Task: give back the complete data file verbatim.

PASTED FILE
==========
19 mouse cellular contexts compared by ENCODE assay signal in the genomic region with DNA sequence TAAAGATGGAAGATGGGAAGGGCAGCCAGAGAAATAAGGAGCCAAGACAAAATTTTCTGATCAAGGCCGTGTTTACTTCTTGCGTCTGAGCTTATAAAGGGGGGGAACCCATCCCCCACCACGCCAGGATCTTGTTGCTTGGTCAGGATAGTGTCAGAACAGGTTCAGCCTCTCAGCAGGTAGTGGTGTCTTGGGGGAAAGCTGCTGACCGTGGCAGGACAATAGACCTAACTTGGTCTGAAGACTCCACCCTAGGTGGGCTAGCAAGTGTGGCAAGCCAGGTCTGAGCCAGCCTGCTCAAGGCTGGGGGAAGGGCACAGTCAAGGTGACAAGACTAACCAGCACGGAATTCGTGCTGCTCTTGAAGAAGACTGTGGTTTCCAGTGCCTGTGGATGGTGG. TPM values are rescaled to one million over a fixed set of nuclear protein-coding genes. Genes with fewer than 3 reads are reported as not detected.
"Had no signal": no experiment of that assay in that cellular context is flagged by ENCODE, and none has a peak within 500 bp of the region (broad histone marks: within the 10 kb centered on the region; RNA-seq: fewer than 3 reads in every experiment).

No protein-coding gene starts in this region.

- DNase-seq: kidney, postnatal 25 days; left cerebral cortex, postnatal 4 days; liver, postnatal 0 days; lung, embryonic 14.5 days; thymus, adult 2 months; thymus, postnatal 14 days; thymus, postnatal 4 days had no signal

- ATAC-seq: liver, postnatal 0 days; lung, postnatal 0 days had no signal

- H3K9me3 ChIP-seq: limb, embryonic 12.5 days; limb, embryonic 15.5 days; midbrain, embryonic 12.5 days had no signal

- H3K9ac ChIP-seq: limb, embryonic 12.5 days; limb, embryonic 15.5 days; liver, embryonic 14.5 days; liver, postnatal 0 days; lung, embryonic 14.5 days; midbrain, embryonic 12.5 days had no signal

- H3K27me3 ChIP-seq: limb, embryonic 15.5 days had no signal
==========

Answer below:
19 mouse cellular contexts compared by ENCODE assay signal in the genomic region with DNA sequence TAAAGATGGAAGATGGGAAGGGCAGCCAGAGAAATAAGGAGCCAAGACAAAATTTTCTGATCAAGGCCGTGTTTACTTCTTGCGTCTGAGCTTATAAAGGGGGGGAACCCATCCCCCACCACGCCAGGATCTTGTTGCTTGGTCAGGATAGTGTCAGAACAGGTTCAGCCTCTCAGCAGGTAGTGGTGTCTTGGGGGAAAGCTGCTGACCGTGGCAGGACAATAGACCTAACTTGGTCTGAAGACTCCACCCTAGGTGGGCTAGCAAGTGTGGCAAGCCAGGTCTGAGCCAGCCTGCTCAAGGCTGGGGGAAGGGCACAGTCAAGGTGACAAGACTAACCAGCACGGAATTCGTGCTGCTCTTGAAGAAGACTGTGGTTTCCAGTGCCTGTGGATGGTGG. TPM values are rescaled to one million over a fixed set of nuclear protein-coding genes. Genes with fewer than 3 reads are reported as not detected.
"Had no signal": no experiment of that assay in that cellular context is flagged by ENCODE, and none has a peak within 500 bp of the region (broad histone marks: within the 10 kb centered on the region; RNA-seq: fewer than 3 reads in every experiment).

No protein-coding gene starts in this region.

- DNase-seq: kidney, postnatal 25 days; left cerebral cortex, postnatal 4 days; liver, postnatal 0 days; lung, embryonic 14.5 days; thymus, adult 2 months; thymus, postnatal 14 days; thymus, postnatal 4 days had no signal

- ATAC-seq: liver, postnatal 0 days; lung, postnatal 0 days had no signal

- H3K9me3 ChIP-seq: limb, embryonic 12.5 days; limb, embryonic 15.5 days; midbrain, embryonic 12.5 days had no signal

- H3K9ac ChIP-seq: limb, embryonic 12.5 days; limb, embryonic 15.5 days; liver, embryonic 14.5 days; liver, postnatal 0 days; lung, embryonic 14.5 days; midbrain, embryonic 12.5 days had no signal

- H3K27me3 ChIP-seq: limb, embryonic 15.5 days had no signal